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Life Isn't Fare 

Wednesday, Nov 29 2006
If you've taken a cab in the city in the last few weeks, you may have noticed it set you back a little more than usual. And immediately following your revelation, you probably thought, "Wait, cabs were already ridiculously overpriced here. How the hell did that happen?"

The recent fare increase came about after cab companies petitioned the Taxicab Commission for the hike; the commission then sent its recommendation, with only two dissenting votes, to the Board of Supervisors. The board's Oct. 17 vote was 11-0 in favor of a 25-cent increase in the flag drop (the base price of a cab before it takes you anywhere), effective Nov. 1. But legislation is only part of the story.

"We have a screwball system [of] medallions," says Heidi Machen, the recently fired, and more recently reinstalled, executive director of the Taxicab Commission. Medallions — owned and leased out by cab companies and individual drivers — allow drivers to operate taxis in the city, and over the years they've been hoarded by few and coveted by many, like batteries during a brown-out.

Proposition K, passed by voters in 1978, mandates the regulation of driving permits (medallions), and it also states that permits "shall not be sold, assigned or transferred." While its intentions were good, Proposition K was never adequately enforced, says Machen. Without that enforcement, the medallions have moved around like chips on a Vegas blackjack table.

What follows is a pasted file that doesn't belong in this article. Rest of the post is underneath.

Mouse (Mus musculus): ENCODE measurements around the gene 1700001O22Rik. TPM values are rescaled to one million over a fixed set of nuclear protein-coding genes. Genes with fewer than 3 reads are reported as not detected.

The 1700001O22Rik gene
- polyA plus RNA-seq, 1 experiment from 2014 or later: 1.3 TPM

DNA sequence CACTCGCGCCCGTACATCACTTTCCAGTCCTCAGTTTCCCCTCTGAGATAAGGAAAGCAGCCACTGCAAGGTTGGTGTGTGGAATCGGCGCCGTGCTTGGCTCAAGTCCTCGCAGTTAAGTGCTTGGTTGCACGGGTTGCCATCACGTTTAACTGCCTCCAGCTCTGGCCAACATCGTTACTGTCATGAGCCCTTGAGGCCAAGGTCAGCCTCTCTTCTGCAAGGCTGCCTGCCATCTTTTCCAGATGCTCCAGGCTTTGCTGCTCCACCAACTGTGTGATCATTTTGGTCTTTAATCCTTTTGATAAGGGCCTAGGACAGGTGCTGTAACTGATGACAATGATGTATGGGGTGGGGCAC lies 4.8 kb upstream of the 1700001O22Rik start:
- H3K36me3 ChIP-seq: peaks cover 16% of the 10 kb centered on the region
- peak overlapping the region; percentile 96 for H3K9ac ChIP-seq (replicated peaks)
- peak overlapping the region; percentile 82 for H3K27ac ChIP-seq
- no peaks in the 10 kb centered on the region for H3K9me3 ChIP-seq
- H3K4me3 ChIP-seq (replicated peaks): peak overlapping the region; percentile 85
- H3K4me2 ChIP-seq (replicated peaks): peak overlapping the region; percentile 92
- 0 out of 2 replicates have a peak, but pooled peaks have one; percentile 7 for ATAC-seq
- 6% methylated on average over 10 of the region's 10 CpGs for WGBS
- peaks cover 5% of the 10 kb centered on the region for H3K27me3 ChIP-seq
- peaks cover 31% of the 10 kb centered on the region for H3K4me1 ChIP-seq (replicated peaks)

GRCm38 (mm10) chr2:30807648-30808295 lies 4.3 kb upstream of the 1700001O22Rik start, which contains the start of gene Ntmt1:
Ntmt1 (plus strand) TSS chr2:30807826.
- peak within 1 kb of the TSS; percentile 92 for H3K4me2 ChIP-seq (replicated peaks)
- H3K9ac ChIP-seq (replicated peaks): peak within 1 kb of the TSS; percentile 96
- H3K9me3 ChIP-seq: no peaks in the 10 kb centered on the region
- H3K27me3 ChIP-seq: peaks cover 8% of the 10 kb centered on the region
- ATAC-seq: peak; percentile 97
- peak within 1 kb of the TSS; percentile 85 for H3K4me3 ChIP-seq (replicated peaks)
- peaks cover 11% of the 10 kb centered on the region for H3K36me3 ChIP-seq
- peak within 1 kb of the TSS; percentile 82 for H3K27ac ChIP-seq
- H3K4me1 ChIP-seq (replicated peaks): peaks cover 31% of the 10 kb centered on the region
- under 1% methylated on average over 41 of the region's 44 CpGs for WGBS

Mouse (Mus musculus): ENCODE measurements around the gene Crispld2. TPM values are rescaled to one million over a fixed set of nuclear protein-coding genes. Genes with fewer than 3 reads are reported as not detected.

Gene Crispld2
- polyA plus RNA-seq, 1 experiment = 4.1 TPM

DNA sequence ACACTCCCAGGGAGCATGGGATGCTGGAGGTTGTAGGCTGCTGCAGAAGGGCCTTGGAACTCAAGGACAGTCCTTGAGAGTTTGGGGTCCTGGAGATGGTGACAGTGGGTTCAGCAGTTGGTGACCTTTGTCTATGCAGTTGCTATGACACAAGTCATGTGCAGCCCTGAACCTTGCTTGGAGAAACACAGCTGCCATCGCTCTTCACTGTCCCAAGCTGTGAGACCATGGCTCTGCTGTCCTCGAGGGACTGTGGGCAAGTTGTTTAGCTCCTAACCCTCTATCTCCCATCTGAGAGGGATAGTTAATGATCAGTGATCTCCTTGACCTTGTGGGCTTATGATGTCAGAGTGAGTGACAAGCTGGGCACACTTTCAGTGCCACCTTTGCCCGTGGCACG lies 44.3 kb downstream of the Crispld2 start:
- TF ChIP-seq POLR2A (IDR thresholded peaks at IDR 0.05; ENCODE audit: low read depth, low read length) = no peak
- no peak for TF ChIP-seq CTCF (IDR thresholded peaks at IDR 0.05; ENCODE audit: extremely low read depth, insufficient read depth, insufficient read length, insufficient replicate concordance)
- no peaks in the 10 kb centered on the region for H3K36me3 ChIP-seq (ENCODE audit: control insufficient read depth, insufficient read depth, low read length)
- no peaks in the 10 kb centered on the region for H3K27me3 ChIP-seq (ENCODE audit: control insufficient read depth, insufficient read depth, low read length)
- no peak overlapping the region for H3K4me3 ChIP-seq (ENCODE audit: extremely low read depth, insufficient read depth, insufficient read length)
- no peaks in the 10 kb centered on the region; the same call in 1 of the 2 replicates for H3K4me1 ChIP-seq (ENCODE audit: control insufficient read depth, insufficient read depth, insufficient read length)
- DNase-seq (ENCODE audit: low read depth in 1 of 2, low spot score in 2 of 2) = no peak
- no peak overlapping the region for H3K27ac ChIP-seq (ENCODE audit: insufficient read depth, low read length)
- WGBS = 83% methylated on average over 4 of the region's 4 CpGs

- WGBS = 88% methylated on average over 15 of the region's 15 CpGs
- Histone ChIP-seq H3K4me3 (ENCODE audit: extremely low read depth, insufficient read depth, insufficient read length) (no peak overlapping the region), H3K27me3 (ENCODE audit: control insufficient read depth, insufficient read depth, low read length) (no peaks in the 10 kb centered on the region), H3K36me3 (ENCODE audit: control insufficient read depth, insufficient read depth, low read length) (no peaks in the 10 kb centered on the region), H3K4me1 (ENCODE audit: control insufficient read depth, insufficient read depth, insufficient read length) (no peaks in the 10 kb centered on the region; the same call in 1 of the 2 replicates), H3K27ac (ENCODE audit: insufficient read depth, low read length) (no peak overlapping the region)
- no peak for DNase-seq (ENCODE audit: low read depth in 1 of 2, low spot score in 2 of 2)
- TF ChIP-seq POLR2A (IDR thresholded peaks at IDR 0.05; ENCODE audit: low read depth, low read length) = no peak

At the time of the fare increase, Board President Aaron Peskin said the raise would help provide health care to the 80 percent of cabbies who lack it, but that's just political lip service; without medallion enforcement, the increase won't do the trick. "We need public policy to change the system, so that we have a level playing field for drivers," says Thomas George Williams, president of the United Taxicab Workers. And that won't happen without some kind of public action, be it by directive from the mayor or the supes, or at the ballot. Machen agrees. She says it will take a ballot initiative to keep fares steady, to say nothing of rolling them back to the realm of "reasonable."

Voter action on this not quite "mad as hell, not gonna take it anymore" issue isn't likely anytime soon. Though on election night 2006 San Francisco voters passed a toothless ballot measure calling for the impeachment of the president, when it comes to the cab fares, we've historically lacked the will to do much more than complain — and fork over the money.

About The Author

Jeff Hunt


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